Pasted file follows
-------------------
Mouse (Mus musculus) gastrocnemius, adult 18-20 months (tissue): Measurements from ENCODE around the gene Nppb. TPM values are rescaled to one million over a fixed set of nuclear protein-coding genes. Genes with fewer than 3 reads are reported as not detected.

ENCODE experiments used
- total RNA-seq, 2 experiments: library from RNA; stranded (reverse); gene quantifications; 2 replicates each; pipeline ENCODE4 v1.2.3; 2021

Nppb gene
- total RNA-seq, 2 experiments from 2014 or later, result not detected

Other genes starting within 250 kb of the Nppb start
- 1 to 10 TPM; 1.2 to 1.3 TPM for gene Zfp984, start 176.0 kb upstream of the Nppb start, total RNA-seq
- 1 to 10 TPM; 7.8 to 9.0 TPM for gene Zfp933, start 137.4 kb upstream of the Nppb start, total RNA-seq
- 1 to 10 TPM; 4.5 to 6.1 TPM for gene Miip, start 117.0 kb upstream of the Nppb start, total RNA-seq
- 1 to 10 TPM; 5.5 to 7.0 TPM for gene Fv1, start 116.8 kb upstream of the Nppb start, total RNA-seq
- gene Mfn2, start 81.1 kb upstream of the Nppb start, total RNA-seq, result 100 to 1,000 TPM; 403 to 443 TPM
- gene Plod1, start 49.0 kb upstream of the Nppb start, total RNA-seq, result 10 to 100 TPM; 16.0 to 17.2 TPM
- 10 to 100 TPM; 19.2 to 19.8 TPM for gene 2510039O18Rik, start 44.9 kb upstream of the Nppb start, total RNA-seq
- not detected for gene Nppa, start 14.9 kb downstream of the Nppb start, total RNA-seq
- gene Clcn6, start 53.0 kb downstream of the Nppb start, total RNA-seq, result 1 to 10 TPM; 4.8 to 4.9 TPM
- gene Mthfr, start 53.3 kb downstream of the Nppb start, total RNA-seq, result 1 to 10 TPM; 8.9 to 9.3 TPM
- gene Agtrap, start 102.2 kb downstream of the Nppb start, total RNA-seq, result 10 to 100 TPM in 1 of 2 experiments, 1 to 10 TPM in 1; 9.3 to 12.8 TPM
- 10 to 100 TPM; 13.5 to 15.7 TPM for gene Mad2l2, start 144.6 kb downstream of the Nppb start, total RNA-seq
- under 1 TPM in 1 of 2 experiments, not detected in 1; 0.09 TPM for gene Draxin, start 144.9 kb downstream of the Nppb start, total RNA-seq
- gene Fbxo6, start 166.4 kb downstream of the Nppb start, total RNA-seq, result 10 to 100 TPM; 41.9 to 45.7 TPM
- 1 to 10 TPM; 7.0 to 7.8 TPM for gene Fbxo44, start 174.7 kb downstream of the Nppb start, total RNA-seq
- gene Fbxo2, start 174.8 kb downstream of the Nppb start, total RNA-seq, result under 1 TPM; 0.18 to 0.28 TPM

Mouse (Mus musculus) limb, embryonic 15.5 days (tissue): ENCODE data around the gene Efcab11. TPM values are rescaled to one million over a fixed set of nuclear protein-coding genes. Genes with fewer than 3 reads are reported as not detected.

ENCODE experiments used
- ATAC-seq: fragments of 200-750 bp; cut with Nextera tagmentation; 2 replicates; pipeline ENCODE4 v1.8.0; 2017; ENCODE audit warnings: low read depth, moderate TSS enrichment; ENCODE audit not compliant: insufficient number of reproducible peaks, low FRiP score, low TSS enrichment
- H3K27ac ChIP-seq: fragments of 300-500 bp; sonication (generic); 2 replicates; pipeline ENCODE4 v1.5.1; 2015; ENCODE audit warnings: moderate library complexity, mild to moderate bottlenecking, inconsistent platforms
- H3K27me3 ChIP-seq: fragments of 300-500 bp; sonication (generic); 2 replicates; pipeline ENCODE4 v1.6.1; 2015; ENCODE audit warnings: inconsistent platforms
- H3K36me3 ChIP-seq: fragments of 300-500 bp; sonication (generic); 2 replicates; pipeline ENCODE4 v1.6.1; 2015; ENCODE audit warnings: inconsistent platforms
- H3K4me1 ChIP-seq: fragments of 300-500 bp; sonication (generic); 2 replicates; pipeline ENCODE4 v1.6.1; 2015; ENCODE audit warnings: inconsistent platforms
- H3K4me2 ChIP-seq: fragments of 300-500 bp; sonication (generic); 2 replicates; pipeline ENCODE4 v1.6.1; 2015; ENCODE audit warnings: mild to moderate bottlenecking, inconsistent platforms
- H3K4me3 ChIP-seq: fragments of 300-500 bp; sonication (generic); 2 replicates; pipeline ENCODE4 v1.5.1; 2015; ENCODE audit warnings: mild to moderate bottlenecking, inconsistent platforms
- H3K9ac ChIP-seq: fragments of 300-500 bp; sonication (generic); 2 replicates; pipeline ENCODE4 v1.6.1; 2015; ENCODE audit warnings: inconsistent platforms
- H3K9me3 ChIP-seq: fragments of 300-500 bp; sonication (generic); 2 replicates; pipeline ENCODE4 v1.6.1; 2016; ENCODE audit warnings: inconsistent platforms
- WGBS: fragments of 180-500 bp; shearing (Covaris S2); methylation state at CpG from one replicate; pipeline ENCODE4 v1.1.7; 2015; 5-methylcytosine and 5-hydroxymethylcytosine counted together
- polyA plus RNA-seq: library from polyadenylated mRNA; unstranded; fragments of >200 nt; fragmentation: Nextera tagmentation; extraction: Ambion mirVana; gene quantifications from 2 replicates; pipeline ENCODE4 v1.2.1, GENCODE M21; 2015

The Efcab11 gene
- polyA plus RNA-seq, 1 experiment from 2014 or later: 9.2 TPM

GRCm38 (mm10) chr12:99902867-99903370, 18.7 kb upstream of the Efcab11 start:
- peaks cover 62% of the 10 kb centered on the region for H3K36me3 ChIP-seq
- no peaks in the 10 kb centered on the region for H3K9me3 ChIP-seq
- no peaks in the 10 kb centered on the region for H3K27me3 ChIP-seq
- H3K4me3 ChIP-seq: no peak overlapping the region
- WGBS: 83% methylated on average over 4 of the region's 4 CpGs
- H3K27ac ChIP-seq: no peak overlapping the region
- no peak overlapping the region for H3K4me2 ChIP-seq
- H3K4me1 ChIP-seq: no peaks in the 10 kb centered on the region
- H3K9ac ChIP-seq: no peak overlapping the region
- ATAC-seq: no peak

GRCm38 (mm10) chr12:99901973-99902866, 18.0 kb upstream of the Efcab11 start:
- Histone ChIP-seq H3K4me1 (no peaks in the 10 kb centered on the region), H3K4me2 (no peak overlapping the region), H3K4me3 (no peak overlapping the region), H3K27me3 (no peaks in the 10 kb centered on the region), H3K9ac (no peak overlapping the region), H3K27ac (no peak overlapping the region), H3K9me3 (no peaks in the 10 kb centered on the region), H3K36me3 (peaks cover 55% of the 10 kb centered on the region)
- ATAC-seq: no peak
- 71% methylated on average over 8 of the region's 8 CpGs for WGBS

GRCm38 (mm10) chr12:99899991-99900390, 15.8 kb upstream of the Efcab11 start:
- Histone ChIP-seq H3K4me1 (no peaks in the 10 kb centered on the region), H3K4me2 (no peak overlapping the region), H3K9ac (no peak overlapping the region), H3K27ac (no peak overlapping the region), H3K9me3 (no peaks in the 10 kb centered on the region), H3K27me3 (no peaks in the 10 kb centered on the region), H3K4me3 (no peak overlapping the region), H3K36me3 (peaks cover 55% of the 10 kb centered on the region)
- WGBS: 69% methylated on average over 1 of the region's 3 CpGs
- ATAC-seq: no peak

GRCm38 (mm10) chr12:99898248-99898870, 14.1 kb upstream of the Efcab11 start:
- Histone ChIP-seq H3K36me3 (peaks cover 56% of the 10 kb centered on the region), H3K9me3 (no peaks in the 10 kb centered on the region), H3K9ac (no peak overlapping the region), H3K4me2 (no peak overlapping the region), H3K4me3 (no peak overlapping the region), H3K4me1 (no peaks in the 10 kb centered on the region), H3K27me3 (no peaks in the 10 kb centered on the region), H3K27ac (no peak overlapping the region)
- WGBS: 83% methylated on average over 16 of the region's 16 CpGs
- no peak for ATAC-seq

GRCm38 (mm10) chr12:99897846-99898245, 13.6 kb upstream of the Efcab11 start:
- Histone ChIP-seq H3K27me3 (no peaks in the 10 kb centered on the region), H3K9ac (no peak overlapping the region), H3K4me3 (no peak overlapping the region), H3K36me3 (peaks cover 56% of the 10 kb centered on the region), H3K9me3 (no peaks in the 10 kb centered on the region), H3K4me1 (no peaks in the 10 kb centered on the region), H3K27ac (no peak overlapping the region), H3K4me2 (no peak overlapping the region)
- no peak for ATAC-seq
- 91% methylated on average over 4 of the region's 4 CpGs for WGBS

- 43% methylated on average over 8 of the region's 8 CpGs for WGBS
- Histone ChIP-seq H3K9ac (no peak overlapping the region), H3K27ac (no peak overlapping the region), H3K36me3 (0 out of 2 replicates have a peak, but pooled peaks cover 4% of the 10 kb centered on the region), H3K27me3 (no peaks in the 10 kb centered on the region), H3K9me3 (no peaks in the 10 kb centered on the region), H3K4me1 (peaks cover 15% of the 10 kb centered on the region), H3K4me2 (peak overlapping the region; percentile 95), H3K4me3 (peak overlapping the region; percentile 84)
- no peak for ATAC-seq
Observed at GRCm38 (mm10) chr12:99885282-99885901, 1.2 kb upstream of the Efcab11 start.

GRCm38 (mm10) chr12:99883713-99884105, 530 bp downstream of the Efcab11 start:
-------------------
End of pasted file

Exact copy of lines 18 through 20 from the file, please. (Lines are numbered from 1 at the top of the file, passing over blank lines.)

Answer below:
- 10 to 100 TPM; 13.5 to 15.7 TPM for gene Mad2l2, start 144.6 kb downstream of the Nppb start, total RNA-seq
- under 1 TPM in 1 of 2 experiments, not detected in 1; 0.09 TPM for gene Draxin, start 144.9 kb downstream of the Nppb start, total RNA-seq
- gene Fbxo6, start 166.4 kb downstream of the Nppb start, total RNA-seq, result 10 to 100 TPM; 41.9 to 45.7 TPM